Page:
Good Fences Make Good Neighbours

Good Fences Make Good Neighbours

"Elderly couple to lose home over strip of land" - The Guardian

"£140,000.00 squandered over land the size of a stroke of a Mont Blanc pen'' - The Daily Mail

As these headlines show, the costs and consequences of fighting a boundary dispute can be devastating. It may be something in the air or the water, or the fact that it only became compulsory to register title to land in Norfolk in 1990 that induces neighbour disputes over boundaries in our part of the world.

Legal textbooks put boundary disputes into 4 categories, whether between neighbours or nations.

  • Positional: where is the exact line of the boundary between properties?
  • Territorial: one neighbour lays claim to land owned by another
  • Cultural: Ignorance of the law coupled with the lack of regulatory authority
  • Resource: Access to facilities needed to properly enjoy the use of a property, such as a right of way, or utilities.

There is also a 5th category, the Personal, where the boundary dispute becomes a focus for other issues between neighbours.

Disputes usually begin because of uncertainty over the extent of property and this uncertainty is caused by the English system of recording property ownership. In our system we record Title, that is ownership, and the general extent of land but not the precise extent of plots of land. Maps and plans in old deeds can be merely sketch plans not drawn to consistent scale and not by reference to identifiable fixed points. Land Registry plans show what are called 'General Boundaries' – a good idea of where the boundaries are but deliberately not precise. The thickness of a line on a Land Registry plan can represent a metre or more on the ground depending on the scale.

If a boundary dispute is brewing between you and a neighbour it is important to take stock and consider:

  • The context of the dispute. Are you arguing over something which does not in fact make much if any difference to the enjoyment of your property? Or does a small amount of disputed land, for example, make the difference between being able to access your property or not.
  • The paper titles to all the properties involved. The paper titles are not just the official Land Registry entries but also any old and historic deeds to the properties which may or may not be recorded at the Land Registry.
  • The character of your neighbours. Are they the kind of people who realise when it is cost effective to pursue a dispute and when not, or are they people who stand on principle?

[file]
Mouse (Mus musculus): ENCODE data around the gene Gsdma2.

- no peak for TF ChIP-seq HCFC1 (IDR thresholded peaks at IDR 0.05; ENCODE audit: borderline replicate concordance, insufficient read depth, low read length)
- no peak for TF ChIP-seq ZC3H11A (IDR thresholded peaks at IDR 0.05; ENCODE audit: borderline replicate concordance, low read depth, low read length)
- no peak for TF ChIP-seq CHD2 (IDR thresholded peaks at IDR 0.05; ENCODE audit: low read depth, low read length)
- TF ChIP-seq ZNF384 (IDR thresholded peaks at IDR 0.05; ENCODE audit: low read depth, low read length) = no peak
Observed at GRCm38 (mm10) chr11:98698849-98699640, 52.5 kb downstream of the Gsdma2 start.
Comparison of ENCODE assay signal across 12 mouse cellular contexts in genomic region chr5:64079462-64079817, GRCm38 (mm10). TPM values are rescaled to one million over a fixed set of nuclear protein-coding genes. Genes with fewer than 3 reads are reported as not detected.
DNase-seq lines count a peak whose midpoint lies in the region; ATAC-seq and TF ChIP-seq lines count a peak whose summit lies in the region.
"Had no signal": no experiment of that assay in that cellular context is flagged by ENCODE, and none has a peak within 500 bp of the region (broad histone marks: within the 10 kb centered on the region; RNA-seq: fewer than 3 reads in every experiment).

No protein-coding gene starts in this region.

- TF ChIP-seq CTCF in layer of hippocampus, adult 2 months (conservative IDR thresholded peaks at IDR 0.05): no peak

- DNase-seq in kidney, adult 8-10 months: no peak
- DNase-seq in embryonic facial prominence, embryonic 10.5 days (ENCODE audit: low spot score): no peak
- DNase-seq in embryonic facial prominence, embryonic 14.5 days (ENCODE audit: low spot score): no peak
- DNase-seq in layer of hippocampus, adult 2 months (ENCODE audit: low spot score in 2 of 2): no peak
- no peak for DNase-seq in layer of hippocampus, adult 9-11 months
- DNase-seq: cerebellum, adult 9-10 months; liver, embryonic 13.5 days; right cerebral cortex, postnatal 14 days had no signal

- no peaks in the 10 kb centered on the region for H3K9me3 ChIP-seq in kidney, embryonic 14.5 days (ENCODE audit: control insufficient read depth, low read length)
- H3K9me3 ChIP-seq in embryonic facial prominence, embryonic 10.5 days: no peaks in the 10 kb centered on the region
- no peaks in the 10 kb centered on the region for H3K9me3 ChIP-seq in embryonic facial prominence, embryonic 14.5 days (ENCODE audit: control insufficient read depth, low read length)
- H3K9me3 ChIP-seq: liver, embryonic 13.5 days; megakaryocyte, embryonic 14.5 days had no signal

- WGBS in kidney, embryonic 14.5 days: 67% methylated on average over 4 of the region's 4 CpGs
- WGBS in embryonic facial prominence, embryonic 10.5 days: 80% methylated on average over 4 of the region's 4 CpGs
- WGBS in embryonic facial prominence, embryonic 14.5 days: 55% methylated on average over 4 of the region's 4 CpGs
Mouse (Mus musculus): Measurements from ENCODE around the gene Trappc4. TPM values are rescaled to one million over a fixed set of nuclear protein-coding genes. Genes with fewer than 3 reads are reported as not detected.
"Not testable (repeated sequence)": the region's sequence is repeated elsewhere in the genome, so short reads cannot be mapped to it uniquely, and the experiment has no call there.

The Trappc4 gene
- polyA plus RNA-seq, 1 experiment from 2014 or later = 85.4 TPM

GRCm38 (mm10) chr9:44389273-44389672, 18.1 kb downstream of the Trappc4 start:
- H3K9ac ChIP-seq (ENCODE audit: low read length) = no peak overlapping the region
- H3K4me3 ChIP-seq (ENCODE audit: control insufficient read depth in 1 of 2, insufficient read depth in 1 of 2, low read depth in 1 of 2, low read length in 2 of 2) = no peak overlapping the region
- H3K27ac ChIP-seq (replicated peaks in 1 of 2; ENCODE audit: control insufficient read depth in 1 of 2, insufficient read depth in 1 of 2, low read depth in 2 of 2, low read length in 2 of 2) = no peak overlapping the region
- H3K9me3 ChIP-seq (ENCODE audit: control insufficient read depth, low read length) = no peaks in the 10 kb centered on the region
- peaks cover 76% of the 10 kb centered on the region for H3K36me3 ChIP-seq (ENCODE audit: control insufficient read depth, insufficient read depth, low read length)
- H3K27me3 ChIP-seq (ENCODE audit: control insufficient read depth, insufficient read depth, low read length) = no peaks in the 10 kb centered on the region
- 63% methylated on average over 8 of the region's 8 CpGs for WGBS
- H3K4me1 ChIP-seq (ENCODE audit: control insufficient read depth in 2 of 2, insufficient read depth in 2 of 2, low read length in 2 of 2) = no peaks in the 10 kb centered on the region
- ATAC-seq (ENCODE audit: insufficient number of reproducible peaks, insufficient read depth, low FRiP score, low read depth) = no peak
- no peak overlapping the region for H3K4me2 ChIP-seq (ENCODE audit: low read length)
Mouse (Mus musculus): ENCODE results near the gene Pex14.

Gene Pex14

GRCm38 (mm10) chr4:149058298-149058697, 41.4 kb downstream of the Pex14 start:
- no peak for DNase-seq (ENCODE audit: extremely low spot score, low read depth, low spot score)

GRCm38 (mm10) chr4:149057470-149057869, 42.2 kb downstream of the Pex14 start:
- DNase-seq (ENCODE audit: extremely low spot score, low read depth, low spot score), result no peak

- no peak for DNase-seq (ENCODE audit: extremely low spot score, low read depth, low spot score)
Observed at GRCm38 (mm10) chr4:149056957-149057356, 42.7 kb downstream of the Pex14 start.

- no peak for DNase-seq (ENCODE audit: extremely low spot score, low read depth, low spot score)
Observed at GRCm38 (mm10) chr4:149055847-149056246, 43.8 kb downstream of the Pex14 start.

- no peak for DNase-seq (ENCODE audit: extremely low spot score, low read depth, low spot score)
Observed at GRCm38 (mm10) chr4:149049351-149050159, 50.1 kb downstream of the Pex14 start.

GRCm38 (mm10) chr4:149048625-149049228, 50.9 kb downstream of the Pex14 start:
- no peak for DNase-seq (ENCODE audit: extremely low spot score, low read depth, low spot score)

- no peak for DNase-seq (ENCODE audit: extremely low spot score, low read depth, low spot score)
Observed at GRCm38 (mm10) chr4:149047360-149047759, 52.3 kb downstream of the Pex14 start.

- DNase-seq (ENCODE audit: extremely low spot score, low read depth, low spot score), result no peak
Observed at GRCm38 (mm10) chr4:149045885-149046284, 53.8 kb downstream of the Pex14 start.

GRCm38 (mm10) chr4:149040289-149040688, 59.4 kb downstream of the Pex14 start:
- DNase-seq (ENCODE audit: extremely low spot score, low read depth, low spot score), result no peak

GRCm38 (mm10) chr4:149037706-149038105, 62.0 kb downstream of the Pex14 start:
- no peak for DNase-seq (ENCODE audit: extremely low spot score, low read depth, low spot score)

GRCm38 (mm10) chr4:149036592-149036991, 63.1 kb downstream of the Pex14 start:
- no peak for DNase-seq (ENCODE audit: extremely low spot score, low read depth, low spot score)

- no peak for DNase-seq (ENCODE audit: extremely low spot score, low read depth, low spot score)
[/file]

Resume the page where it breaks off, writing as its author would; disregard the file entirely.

• Your financial resources and those of your neighbours. Do either you or your neighbours have legal expenses insurance which, subject to the terms of the insurance policy could cover all or part of your legal costs? The sort of headlines at the beginning of this article should give everyone pause for thought before getting into a boundary dispute.

Boundary disputes can be resolved amicably by a simple agreement, referral to an agreed expert land surveyor, by mediation, or arbitration. There is also now the possibility of what is known as "Early Neutral Evaluation" in which a judge, retired judge, or other agreed adjudicator considers the arguments of each side on a without prejudice basis and gives their opinion as to the likely outcome if the dispute were to go to Court or Tribunal.

If an amicable resolution is not possible then the dispute can be referred to the Court or it is possible to apply to the Land Registry and then the Land Registration chamber of the First Tier Tribunal to determine the boundary. The Land Registry may determine the boundary in a way that satisfies no one.

If you have no choice but to go to court there is a specific protocol that must be followed before starting proceedings to ensure that the party intending to start the proceedings provides all the information in support of their claim in advance, including any reports from land surveyors, and other technical experts.

Remember that to fight a boundary dispute, like any type of proceedings, it has got to be cost effective. There is no point fighting a case only at the end to have to sell the property that you were trying to protect just to pay the legal costs.

To find out more or discuss your individual circumstances in further detail, our dedicated dispute resolution solicitors are here to help. Contact us on 01603 693500 or email us using the 'Make an Enquiry' form on our website. To comply with social distancing rules, our team can offer telephone or video appointments from the comfort of your home.

*This article is provided for general information purposes only and does not constitute legal advice or other professional advice.